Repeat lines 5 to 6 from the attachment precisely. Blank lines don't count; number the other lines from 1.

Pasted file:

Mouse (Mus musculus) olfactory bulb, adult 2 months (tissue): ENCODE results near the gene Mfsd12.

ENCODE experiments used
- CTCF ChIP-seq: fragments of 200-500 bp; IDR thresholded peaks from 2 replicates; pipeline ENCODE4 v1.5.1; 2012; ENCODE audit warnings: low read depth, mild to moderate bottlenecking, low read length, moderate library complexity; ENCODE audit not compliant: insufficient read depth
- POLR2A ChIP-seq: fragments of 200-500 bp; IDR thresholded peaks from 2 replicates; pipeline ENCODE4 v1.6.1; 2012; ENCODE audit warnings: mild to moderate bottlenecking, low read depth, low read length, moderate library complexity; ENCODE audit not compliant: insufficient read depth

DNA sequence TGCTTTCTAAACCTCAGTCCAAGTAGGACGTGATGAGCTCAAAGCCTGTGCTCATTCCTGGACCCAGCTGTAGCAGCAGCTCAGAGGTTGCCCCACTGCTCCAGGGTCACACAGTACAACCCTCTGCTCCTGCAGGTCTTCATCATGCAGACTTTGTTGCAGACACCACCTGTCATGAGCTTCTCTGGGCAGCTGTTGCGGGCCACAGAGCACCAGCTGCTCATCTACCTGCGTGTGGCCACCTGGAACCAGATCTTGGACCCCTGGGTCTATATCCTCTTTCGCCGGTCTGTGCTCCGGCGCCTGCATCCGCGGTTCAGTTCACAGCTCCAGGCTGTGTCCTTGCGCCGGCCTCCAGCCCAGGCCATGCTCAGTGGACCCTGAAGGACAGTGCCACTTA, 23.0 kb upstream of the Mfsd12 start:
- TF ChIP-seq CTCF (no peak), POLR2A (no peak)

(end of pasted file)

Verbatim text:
DNA sequence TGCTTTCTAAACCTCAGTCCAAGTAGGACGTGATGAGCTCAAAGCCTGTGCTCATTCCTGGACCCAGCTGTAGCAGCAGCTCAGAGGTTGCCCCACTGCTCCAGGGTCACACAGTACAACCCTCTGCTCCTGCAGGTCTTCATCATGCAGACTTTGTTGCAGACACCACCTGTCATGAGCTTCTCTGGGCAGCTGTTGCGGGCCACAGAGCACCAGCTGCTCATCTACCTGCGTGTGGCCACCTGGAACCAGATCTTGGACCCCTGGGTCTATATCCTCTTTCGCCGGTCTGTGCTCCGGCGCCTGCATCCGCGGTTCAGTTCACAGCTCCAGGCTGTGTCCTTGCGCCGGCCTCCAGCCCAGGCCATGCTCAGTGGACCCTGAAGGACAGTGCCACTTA, 23.0 kb upstream of the Mfsd12 start:
- TF ChIP-seq CTCF (no peak), POLR2A (no peak)